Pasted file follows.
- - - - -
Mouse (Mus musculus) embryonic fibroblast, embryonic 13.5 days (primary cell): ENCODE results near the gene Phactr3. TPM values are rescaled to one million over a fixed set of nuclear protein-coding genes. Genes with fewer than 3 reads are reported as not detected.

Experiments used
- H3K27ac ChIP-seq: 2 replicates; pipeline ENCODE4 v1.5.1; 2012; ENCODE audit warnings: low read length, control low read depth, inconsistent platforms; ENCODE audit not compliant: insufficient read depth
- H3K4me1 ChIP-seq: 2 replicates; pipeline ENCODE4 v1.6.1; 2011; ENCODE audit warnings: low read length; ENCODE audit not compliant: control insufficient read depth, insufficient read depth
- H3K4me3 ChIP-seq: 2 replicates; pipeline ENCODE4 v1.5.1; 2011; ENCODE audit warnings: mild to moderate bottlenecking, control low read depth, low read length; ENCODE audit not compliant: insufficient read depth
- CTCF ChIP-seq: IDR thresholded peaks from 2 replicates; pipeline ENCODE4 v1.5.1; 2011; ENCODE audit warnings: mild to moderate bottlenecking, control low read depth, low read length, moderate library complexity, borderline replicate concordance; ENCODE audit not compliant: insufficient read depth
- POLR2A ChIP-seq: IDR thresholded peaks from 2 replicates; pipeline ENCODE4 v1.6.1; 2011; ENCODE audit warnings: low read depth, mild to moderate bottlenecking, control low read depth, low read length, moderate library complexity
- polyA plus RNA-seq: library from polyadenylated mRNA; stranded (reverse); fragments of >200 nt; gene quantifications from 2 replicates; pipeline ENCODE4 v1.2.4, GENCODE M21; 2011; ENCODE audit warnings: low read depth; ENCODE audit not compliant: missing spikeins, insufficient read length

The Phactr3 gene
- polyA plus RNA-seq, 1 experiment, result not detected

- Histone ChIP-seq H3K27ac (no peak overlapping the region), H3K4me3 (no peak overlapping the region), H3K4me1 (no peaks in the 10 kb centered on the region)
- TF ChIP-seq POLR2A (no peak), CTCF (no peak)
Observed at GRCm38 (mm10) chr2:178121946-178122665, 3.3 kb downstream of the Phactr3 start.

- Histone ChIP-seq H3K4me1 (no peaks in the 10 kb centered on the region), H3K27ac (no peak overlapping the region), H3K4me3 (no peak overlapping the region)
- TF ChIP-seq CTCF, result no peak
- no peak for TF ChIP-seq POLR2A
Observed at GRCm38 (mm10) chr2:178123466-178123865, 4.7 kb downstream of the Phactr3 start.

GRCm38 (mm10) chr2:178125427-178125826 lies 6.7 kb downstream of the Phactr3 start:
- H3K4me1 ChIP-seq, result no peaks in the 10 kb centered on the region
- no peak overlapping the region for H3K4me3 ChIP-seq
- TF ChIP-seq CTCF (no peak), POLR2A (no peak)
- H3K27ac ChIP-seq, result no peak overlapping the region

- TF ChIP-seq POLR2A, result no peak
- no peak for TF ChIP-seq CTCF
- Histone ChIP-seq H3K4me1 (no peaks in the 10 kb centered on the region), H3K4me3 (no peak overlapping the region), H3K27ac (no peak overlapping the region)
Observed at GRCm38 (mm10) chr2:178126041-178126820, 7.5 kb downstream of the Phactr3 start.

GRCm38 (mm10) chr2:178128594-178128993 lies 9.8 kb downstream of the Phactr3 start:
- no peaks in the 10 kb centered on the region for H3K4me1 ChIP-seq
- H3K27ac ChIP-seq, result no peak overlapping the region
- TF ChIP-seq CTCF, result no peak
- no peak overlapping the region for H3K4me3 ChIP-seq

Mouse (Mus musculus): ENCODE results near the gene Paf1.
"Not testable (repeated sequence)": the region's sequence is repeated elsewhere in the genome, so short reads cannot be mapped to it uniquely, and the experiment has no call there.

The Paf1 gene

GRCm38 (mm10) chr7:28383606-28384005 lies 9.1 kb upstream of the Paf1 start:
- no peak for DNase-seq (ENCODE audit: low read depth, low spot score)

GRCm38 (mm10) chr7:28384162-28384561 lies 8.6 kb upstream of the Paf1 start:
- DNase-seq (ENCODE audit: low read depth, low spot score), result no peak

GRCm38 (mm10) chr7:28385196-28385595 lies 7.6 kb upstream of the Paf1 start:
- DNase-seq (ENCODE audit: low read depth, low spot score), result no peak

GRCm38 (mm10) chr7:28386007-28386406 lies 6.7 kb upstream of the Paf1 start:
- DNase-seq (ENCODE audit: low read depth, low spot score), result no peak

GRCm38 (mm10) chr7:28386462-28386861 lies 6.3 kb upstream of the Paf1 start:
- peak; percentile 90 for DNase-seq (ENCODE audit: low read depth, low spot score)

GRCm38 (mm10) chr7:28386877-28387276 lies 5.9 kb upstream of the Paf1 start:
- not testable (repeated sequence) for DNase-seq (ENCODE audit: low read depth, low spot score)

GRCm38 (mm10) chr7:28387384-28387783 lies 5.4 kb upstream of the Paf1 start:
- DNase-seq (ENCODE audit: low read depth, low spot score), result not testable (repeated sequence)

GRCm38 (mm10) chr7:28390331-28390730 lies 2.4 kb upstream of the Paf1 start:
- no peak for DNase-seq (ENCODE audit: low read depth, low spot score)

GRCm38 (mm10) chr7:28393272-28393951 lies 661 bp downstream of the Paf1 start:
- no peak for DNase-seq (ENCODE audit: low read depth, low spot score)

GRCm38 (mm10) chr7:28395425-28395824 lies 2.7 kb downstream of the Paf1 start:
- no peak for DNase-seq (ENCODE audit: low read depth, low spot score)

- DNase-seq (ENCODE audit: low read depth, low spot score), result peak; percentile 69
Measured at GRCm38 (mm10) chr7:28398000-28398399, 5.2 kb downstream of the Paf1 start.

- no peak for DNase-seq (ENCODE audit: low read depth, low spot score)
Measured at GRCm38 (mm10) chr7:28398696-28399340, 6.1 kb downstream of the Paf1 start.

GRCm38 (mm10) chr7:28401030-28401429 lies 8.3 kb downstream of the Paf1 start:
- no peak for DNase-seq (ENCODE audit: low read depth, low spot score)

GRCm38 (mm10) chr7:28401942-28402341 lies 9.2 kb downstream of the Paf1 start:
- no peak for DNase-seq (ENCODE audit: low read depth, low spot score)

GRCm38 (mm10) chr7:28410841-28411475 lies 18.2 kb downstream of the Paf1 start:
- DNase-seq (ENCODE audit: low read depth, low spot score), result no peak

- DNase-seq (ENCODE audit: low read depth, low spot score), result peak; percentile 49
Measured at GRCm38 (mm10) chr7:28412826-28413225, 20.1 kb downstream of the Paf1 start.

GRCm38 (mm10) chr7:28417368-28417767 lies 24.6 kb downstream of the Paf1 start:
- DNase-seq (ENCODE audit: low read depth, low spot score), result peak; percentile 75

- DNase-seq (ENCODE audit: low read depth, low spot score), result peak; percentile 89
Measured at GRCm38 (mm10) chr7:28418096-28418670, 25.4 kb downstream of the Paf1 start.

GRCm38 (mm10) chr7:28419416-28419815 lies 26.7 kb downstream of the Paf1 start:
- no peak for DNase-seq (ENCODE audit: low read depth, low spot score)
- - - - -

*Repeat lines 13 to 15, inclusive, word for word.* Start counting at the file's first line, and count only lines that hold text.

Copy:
Observed at GRCm38 (mm10) chr2:178121946-178122665, 3.3 kb downstream of the Phactr3 start.

- Histone ChIP-seq H3K4me1 (no peaks in the 10 kb centered on the region), H3K27ac (no peak overlapping the region), H3K4me3 (no peak overlapping the region)
- TF ChIP-seq CTCF, result no peak